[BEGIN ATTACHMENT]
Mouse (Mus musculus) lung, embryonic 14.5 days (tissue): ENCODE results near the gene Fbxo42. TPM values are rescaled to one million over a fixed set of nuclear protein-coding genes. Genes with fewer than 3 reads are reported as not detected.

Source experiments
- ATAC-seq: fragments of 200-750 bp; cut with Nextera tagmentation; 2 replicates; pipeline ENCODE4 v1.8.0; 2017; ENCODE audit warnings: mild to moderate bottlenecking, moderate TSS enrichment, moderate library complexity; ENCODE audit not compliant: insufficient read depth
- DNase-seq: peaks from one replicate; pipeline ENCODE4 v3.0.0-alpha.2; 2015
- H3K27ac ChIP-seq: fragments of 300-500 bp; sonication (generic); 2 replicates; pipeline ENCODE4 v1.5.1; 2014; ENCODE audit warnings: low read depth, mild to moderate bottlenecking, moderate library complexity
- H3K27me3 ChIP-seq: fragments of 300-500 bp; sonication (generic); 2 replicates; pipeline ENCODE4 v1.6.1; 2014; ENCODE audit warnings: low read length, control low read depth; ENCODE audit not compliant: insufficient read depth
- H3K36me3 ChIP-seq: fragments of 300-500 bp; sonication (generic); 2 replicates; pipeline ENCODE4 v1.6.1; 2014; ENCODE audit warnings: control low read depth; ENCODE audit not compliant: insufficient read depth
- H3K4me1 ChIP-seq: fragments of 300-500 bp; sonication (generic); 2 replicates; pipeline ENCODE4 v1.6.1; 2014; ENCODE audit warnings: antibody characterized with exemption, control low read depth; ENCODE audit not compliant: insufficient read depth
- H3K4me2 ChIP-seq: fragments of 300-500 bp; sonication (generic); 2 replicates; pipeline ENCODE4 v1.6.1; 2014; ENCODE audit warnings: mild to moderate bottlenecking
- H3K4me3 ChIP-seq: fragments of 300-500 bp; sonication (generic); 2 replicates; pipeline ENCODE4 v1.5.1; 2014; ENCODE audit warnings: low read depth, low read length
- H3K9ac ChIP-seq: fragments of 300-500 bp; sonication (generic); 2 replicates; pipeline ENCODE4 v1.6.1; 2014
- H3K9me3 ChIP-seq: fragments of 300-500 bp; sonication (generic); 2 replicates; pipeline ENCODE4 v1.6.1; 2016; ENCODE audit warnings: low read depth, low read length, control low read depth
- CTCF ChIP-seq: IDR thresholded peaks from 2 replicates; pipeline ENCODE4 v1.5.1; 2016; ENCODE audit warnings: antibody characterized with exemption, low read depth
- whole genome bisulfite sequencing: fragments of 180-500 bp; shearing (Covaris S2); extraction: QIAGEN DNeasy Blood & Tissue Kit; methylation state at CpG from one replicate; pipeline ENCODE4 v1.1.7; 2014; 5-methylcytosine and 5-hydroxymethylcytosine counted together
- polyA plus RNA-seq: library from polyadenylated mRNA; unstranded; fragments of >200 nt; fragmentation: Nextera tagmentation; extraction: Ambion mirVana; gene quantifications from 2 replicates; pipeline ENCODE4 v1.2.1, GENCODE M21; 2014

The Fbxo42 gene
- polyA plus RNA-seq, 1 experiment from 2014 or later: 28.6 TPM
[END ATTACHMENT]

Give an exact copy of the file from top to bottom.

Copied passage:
Mouse (Mus musculus) lung, embryonic 14.5 days (tissue): ENCODE results near the gene Fbxo42. TPM values are rescaled to one million over a fixed set of nuclear protein-coding genes. Genes with fewer than 3 reads are reported as not detected.

Source experiments
- ATAC-seq: fragments of 200-750 bp; cut with Nextera tagmentation; 2 replicates; pipeline ENCODE4 v1.8.0; 2017; ENCODE audit warnings: mild to moderate bottlenecking, moderate TSS enrichment, moderate library complexity; ENCODE audit not compliant: insufficient read depth
- DNase-seq: peaks from one replicate; pipeline ENCODE4 v3.0.0-alpha.2; 2015
- H3K27ac ChIP-seq: fragments of 300-500 bp; sonication (generic); 2 replicates; pipeline ENCODE4 v1.5.1; 2014; ENCODE audit warnings: low read depth, mild to moderate bottlenecking, moderate library complexity
- H3K27me3 ChIP-seq: fragments of 300-500 bp; sonication (generic); 2 replicates; pipeline ENCODE4 v1.6.1; 2014; ENCODE audit warnings: low read length, control low read depth; ENCODE audit not compliant: insufficient read depth
- H3K36me3 ChIP-seq: fragments of 300-500 bp; sonication (generic); 2 replicates; pipeline ENCODE4 v1.6.1; 2014; ENCODE audit warnings: control low read depth; ENCODE audit not compliant: insufficient read depth
- H3K4me1 ChIP-seq: fragments of 300-500 bp; sonication (generic); 2 replicates; pipeline ENCODE4 v1.6.1; 2014; ENCODE audit warnings: antibody characterized with exemption, control low read depth; ENCODE audit not compliant: insufficient read depth
- H3K4me2 ChIP-seq: fragments of 300-500 bp; sonication (generic); 2 replicates; pipeline ENCODE4 v1.6.1; 2014; ENCODE audit warnings: mild to moderate bottlenecking
- H3K4me3 ChIP-seq: fragments of 300-500 bp; sonication (generic); 2 replicates; pipeline ENCODE4 v1.5.1; 2014; ENCODE audit warnings: low read depth, low read length
- H3K9ac ChIP-seq: fragments of 300-500 bp; sonication (generic); 2 replicates; pipeline ENCODE4 v1.6.1; 2014
- H3K9me3 ChIP-seq: fragments of 300-500 bp; sonication (generic); 2 replicates; pipeline ENCODE4 v1.6.1; 2016; ENCODE audit warnings: low read depth, low read length, control low read depth
- CTCF ChIP-seq: IDR thresholded peaks from 2 replicates; pipeline ENCODE4 v1.5.1; 2016; ENCODE audit warnings: antibody characterized with exemption, low read depth
- whole genome bisulfite sequencing: fragments of 180-500 bp; shearing (Covaris S2); extraction: QIAGEN DNeasy Blood & Tissue Kit; methylation state at CpG from one replicate; pipeline ENCODE4 v1.1.7; 2014; 5-methylcytosine and 5-hydroxymethylcytosine counted together
- polyA plus RNA-seq: library from polyadenylated mRNA; unstranded; fragments of >200 nt; fragmentation: Nextera tagmentation; extraction: Ambion mirVana; gene quantifications from 2 replicates; pipeline ENCODE4 v1.2.1, GENCODE M21; 2014

The Fbxo42 gene
- polyA plus RNA-seq, 1 experiment from 2014 or later: 28.6 TPM